The Inventor of the Onesie: Winston Churchill
Your cute, summer onesie has an apocalyptic origin story. Instead of fading from fashion, the onesie has gone from strength to strength. We chart the greatest moments of the ultimate one-piece fashion item. With festival season in full swing, onesies are once again a wardrobe staple. The loose, one-piece garment and its shorter counterpart, the romper, have been popular for decades (with their cousins, the jumpsuit and catsuit enjoying their own sporadic bursts of popularity). But, unlike the utilitarian jumpsuit, which first came into use by pilots and mechanics in the 1910s, or the union suit (long flannel underwear favored by cowboys, Civil War soldiers, and this writer's dad), the onesie’s origins are a bit more colorful.
The infamous ‘onesie’, a practical one-piece item of clothing originally designed by Winston Churchill, British Prime Minister, one of the greatest wartime leaders of the 20th century, Nobel Prize Winner in Literature, first person to be made an honorary citizen of the United States. Our great wartime leader designed his own version of the onesie as his ideal clothing choice while fighting the Nazis. He was famous for his all in one suits for every occasion. The “Siren Suit” one of his most famous, and how did Winston Churchill Refer to these..”Romper Suits” (someone else coined the term onesies..but Romper Suits is all his!).
There are only three original Winston Churchill siren suits known to be in existence, including a green velvet garment created by Turnbull & Asser. Churchill reportedly returned his siren suits to the Jermyn Street shirt-maker for repair on several occasions – damaged not through enemy action but by cigar burns.
Churchill wore one of these suits on a visit to the White House, Washington, in December 1941. At a press conference that week, Mrs Roosevelt declared she was having one made for her husband. Churchill himself was devoted to the siren suit and wore his all the time, even after the war, leading to some truly comical photo ops that found the British Bulldog himself, kitted out in a fetching, bottle-green siren suit alongside Stalin, Eisenhower, and other heads of state.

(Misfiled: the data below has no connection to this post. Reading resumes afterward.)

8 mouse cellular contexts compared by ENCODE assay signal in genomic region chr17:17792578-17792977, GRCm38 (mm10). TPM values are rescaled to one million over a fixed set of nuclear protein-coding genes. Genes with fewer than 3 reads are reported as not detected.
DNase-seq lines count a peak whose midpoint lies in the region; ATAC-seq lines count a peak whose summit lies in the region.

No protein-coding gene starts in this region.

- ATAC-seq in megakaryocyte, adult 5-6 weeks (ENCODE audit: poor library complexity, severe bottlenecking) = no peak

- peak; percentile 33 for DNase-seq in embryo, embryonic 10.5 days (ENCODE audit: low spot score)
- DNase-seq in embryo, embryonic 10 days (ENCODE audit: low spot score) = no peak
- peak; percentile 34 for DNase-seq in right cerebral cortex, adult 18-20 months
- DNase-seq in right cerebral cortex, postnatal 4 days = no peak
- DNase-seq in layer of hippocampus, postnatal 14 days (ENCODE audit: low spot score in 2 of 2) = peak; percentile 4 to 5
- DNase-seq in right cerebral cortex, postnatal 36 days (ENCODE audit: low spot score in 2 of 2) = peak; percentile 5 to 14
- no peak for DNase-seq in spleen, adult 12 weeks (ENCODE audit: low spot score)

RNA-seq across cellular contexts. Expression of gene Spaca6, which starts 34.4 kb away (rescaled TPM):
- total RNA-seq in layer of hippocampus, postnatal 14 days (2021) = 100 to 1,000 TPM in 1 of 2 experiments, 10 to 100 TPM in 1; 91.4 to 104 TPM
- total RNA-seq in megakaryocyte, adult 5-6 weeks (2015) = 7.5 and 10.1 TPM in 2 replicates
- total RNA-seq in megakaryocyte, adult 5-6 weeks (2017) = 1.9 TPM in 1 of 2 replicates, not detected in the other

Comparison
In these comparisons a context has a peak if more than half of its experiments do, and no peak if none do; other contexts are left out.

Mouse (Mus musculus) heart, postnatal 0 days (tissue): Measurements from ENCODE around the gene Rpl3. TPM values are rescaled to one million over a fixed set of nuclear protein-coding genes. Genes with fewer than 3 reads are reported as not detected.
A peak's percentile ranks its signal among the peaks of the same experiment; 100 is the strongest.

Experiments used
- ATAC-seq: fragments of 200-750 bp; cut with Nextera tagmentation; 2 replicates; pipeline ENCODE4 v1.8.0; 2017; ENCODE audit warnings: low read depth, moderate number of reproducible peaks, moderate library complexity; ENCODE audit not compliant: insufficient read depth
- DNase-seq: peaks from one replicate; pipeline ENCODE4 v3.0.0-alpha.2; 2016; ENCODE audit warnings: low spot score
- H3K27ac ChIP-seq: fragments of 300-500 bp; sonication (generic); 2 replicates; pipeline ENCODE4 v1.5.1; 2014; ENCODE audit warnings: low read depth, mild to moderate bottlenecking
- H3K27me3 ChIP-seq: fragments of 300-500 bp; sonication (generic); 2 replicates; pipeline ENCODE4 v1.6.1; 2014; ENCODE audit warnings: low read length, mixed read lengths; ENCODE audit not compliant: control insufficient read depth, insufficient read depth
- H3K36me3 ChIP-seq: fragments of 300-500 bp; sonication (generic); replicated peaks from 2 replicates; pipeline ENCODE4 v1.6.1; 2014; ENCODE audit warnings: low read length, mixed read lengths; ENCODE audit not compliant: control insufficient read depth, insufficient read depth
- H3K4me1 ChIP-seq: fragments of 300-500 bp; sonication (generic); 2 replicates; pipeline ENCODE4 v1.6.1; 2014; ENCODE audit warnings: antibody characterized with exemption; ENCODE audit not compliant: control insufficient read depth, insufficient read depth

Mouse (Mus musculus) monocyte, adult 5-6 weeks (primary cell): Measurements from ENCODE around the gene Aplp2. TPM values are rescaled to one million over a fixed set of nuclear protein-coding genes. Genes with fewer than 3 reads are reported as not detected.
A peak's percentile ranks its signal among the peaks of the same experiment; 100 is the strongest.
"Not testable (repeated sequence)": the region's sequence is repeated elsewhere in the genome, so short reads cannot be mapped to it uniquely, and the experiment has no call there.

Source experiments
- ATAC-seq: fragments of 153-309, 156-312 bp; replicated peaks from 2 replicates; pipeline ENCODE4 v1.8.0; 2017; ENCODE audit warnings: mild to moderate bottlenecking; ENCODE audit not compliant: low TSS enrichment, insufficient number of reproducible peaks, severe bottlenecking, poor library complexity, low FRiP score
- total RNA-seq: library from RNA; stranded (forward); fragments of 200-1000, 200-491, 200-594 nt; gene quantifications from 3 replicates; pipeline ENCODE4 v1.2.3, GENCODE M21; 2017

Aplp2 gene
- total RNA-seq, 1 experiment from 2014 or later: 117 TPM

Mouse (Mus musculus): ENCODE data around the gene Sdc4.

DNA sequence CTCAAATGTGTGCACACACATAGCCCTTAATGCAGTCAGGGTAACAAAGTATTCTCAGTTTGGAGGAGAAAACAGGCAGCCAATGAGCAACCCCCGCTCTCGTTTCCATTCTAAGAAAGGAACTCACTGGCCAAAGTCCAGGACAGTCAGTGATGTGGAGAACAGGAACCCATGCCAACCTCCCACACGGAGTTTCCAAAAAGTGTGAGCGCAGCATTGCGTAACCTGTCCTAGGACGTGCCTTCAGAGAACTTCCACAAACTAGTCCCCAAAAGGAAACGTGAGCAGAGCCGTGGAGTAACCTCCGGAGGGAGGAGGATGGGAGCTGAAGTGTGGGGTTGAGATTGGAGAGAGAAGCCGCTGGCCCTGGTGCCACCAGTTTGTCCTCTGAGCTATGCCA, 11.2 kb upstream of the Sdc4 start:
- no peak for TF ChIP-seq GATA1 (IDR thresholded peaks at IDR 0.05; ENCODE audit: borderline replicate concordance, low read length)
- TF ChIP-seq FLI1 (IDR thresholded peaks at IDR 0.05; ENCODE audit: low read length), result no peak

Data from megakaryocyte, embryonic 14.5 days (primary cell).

Marking the 50th anniversary of his death, Churchill’s Scientists tells the little-known story of how Churchill’s fascination with science led to the scientific achievements that helped Britain win the Second World War. One of his onesies was displayed at Blenheim Palace as well as other artifacts from his life, and you can see his Green Velvet Romper Suit at the Science Museum (where they had to commission a specially made mannequin due to his unique proportions). If you fancy one yourself, one went for £29,875 in 2002!
Eventually, the one-piece left behind the memory of its past, leaving us with the whimsical, body-conscious garment we know and love today. Next time we slip one on, we'll be grateful it's worn by fashion choice and not necessity — and of course, we can only wish to wear ours as well as Churchill.